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On visiting my public library (and bringing home some old friends)

I’m lucky — I live right next to a beautiful, fairly new public library, and sadly, I rarely use it.

Lately, I’ve been thinking a lot about making a career change.  I have a good job, but events in the last couple of weeks have me thinking about new ways to make a living.  And if a career change IS in my future, it’s time to start borrowing books rather than buying them.

I also wanted to look at some books on poetry, writing, maybe even how to write good book reviews.  I found a cool book called  Careers for Bookworms & Other Literary Types; which in case you’re interested, has chapters on Library Careers, Publishing Careers, Internet Careers, Reading Careers, Research Careers, and a few others. If I find it useful I’ll let you know.

It was kind of fun getting my library card — now a key fob thingie like those grocery store cards.  I discovered that my library is having a blood drive at the end of the month, and I even asked about Kindle books and when they’d be available (the answer: soon).  Rediscovering the library felt really good.

I spent a LOT of time in the public library as a child.  We weren’t able to buy a lot of books, certainly not enough to keep up with my habit.  My Dad would take my sister and me every weekend and I’d bring home what I could carry.

In times of stress, just “visiting” the children’s section of  a public library makes me feel better.  It’s the equivalent of hot chocolate and a blanket (or maybe a Jack and Coke).  The wonderful thing about libraries is they still carry the same children’s books I read as a child 30-some years ago.  I don’t mean the same titles — the same BOOKS.   So wandering through the aisles, seeing these old books with their old library binding and familiar illustrations (and yes, that worn book smell) make me feel like a kid again.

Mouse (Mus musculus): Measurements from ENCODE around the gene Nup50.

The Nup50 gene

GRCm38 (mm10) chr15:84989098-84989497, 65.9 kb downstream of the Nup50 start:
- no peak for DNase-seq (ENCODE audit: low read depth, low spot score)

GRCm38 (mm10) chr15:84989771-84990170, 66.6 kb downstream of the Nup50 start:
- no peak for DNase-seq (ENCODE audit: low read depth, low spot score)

I only bring home the old ones even though there are plenty of newer books I’d like to read.  It was hard but I stopped myself at these three:

The “B is for Betsy” series by Carolyn Haywood was horribly dated when I read them in the 70s-80s.  I’m not sure why I loved this series so much, since I didn’t read a lot of typical “girl” books and these are as typical as you get.  Betsy, Star, Ellen and Eddie… they’re the children’s book equivalent of Leave it to Beaver.  Maybe I loved them because they’re so ideal — and maybe because their perfect life is just as “fantastic” as the other books I’ve listed here. Yes, these are dated — they don’t hold up well over time, especially in their very limited characterization of African-Americans.  Maybe, like Nancy Drew, the newer versions have gotten an update.

(Note the eerie-looking cat head on the picture of Betsy’s Busy Summer.  Sammy was pretty interested in this whole picture-taking process.)

Have you read the old Mary Poppins series?  If not, I can tell you that Mary bears NO resemblance to Julie Andrews.  The books in this series are dark, scary and very magical, not sugary-sweet like the Disney version.

The Forgotten Door by Alexander Key is my first memory of reading science fiction.  It’s this haunting story about a boy who falls through a door into our world but can’t remember his own world.  That’s about all I remember but I can’t wait to see if I enjoy it as much as I did then.  Key also wrote Escape to Witch Mountain, another favorite.

For some reason the library books I love the most aren’t necessarily the best children’s books — maybe because I owned those.  I think they’re the ones with the most vivid illustrations — like Carl Sandburg’s Rutabaga Stories — or the ones that were so strange I would never have read them if they weren’t free  — like Maria Looney and her Remarkable Robot (which sadly, was not on the shelves yesterday).

Hope that’s a trip down memory lane for a few of you.  I’ll be heading back in a few weeks to pick up some more.  Maybe the library visit can be a regular here at The Book Stop.

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